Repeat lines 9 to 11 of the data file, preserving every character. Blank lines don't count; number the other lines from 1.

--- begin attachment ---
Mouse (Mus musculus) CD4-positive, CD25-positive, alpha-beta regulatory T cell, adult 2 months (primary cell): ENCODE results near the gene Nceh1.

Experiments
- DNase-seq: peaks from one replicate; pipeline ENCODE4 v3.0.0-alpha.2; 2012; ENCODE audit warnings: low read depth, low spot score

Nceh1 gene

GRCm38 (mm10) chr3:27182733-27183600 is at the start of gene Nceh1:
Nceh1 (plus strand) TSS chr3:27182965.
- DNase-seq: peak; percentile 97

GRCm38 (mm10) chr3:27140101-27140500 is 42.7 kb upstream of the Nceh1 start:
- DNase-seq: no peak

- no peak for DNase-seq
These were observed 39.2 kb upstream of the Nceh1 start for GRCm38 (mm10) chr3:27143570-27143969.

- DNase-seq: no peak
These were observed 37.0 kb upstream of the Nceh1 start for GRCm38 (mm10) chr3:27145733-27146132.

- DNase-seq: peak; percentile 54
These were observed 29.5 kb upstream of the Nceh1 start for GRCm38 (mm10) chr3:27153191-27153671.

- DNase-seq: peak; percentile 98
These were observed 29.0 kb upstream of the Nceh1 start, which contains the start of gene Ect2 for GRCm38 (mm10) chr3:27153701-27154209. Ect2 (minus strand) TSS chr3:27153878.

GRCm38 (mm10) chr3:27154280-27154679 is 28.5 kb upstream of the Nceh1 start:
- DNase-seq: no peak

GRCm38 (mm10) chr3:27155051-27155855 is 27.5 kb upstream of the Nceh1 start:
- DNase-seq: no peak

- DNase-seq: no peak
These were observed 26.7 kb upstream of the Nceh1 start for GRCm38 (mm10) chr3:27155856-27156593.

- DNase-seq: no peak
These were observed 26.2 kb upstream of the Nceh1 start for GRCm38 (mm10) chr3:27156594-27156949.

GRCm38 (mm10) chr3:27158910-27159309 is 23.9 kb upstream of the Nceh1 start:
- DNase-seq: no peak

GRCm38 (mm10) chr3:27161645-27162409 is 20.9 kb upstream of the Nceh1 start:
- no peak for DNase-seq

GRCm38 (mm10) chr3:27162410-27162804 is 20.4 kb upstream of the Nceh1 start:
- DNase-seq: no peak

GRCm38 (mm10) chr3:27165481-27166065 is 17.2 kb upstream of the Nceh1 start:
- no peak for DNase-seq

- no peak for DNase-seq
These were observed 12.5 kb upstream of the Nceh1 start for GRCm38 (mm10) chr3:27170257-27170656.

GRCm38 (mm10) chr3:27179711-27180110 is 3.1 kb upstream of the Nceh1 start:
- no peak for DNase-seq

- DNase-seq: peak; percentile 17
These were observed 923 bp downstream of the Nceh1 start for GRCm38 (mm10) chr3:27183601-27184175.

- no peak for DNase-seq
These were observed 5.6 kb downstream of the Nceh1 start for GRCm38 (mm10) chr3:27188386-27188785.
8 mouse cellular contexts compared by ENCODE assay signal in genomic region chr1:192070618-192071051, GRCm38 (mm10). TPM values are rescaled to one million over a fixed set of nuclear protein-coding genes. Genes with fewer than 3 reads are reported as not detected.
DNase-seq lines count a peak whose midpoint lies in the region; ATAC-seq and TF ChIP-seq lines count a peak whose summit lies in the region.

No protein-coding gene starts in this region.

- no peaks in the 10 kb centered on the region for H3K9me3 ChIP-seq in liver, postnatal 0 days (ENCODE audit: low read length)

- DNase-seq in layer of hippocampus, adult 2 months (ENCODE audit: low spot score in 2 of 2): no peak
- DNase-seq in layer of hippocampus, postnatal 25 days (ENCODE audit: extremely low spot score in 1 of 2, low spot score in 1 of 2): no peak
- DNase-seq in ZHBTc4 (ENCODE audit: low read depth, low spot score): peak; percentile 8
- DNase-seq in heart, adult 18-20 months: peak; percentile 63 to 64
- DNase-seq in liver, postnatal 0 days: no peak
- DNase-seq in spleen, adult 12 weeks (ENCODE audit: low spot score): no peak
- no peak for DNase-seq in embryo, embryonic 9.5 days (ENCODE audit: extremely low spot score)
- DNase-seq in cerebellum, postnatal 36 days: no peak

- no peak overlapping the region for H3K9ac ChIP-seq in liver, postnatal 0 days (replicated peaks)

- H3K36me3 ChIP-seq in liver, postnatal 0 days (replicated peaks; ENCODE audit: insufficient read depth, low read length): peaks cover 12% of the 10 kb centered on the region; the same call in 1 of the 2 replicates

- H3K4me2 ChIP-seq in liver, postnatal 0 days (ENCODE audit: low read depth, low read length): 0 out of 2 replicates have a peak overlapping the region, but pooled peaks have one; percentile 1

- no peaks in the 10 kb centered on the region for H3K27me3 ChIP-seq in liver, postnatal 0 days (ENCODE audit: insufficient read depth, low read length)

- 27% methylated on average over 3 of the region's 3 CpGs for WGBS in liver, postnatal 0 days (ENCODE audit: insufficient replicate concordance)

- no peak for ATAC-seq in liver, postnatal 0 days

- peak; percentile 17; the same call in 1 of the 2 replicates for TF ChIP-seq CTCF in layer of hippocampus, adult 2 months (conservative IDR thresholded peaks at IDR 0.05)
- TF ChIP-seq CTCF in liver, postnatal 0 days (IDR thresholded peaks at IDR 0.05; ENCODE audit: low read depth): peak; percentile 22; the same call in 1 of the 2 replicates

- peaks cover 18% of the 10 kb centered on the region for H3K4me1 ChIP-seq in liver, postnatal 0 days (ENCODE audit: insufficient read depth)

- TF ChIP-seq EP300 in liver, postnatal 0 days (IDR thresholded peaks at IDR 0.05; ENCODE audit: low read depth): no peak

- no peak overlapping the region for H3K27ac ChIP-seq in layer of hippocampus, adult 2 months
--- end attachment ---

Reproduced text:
- DNase-seq: no peak

- no peak for DNase-seq
These were observed 39.2 kb upstream of the Nceh1 start for GRCm38 (mm10) chr3:27143570-27143969.